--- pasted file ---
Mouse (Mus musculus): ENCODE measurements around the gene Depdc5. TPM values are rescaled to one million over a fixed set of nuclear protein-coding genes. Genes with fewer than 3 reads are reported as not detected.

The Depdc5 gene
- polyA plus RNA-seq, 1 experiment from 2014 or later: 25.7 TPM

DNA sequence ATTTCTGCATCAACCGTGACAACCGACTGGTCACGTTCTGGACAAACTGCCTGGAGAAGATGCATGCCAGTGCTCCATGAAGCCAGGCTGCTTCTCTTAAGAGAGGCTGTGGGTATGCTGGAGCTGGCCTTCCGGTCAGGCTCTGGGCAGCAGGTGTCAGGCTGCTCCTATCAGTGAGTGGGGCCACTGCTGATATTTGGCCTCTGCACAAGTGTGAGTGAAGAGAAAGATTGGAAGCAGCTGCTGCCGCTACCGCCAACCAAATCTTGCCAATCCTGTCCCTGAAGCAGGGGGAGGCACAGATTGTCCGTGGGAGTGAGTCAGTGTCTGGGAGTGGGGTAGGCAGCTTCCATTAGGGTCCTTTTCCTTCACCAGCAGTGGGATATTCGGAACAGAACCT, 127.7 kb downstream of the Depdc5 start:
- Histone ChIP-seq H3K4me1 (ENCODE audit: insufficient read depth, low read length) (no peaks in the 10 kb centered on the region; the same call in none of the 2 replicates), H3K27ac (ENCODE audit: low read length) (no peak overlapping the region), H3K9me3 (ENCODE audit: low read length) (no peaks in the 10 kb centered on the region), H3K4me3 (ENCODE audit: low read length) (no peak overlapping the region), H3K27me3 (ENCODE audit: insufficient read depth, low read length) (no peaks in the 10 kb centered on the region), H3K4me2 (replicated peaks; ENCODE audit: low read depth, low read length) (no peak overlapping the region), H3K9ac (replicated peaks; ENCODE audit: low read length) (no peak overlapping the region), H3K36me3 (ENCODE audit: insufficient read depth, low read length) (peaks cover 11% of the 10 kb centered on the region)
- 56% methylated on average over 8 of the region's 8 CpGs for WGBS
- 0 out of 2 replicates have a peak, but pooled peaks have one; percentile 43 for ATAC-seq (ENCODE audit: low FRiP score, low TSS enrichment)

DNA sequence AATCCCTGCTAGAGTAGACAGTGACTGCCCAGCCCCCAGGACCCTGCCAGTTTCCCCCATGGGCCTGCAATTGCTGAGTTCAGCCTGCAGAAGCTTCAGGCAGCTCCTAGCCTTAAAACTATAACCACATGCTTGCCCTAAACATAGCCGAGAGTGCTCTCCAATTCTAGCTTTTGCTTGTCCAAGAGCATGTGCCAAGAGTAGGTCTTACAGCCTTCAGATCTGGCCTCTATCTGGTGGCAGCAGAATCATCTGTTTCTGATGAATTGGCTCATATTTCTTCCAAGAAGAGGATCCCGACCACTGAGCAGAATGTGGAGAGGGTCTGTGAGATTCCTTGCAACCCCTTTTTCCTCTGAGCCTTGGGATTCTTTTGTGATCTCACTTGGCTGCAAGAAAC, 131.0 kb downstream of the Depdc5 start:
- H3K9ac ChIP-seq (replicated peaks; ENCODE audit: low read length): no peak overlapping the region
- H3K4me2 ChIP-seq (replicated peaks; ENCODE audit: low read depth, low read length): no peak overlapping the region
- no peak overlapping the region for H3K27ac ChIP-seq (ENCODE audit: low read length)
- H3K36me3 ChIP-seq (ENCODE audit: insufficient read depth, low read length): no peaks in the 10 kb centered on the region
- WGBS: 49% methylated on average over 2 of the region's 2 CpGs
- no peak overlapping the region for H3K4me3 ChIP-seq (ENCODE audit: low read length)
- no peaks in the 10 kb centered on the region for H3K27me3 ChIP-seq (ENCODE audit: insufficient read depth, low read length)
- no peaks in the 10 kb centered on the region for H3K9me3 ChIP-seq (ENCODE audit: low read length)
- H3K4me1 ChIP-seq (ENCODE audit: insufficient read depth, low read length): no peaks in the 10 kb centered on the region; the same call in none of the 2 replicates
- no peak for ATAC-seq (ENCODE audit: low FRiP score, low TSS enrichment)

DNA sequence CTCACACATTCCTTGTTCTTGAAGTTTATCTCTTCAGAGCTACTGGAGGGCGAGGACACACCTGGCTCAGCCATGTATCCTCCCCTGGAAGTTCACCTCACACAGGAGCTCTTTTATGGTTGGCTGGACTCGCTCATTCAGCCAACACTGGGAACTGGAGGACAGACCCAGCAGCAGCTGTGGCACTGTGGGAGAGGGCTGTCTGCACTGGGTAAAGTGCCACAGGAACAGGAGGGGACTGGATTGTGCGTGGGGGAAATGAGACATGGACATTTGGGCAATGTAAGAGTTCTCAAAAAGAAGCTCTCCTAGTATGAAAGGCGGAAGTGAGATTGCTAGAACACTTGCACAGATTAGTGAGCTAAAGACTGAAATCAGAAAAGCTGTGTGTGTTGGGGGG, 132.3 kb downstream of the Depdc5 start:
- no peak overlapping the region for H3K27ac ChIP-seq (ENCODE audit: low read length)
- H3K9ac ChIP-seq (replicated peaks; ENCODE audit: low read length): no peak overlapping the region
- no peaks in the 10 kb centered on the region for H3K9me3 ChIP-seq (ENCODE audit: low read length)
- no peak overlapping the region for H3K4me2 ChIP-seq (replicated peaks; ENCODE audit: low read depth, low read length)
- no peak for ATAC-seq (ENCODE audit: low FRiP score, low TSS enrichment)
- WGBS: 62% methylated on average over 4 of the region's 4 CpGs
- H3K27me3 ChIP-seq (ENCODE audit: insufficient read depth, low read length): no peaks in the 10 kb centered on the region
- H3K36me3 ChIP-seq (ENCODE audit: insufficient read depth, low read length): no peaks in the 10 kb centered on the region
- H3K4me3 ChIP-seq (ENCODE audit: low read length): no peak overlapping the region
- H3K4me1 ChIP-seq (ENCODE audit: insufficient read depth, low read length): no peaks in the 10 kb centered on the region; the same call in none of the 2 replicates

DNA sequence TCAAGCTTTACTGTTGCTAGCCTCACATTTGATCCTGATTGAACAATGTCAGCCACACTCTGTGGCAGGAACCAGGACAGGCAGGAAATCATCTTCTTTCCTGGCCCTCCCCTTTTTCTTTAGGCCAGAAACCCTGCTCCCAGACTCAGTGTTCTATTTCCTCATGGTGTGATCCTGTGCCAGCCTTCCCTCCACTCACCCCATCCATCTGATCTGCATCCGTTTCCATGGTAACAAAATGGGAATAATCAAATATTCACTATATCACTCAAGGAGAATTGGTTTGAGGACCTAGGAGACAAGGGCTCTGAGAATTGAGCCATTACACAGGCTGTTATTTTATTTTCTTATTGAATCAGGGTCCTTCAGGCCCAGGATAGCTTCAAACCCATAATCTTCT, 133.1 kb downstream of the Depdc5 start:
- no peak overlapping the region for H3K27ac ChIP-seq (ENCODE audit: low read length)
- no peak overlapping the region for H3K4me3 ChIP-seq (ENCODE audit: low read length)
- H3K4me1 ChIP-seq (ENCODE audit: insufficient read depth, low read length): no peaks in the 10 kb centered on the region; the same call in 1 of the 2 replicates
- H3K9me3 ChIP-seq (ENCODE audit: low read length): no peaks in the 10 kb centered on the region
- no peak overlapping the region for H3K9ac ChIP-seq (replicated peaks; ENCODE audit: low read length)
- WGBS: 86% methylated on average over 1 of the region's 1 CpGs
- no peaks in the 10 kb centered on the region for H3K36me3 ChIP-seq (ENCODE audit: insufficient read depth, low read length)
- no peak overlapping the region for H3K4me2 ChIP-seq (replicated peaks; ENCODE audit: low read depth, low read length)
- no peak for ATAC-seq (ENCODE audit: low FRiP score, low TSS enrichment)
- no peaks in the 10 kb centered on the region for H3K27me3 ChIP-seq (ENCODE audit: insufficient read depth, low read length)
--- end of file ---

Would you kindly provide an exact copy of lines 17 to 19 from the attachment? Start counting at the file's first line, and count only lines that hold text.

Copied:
- H3K4me1 ChIP-seq (ENCODE audit: insufficient read depth, low read length): no peaks in the 10 kb centered on the region; the same call in none of the 2 replicates
- no peak for ATAC-seq (ENCODE audit: low FRiP score, low TSS enrichment)

DNA sequence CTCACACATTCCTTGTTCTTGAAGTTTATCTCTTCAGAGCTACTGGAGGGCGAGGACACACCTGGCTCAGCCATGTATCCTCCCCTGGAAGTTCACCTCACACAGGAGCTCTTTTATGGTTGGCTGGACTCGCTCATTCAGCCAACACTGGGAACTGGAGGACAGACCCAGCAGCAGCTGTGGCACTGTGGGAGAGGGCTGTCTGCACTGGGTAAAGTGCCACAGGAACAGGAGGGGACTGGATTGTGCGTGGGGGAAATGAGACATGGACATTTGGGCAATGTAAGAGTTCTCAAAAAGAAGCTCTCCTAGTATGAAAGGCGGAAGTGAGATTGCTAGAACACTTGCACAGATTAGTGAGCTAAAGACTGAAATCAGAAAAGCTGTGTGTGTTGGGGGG, 132.3 kb downstream of the Depdc5 start: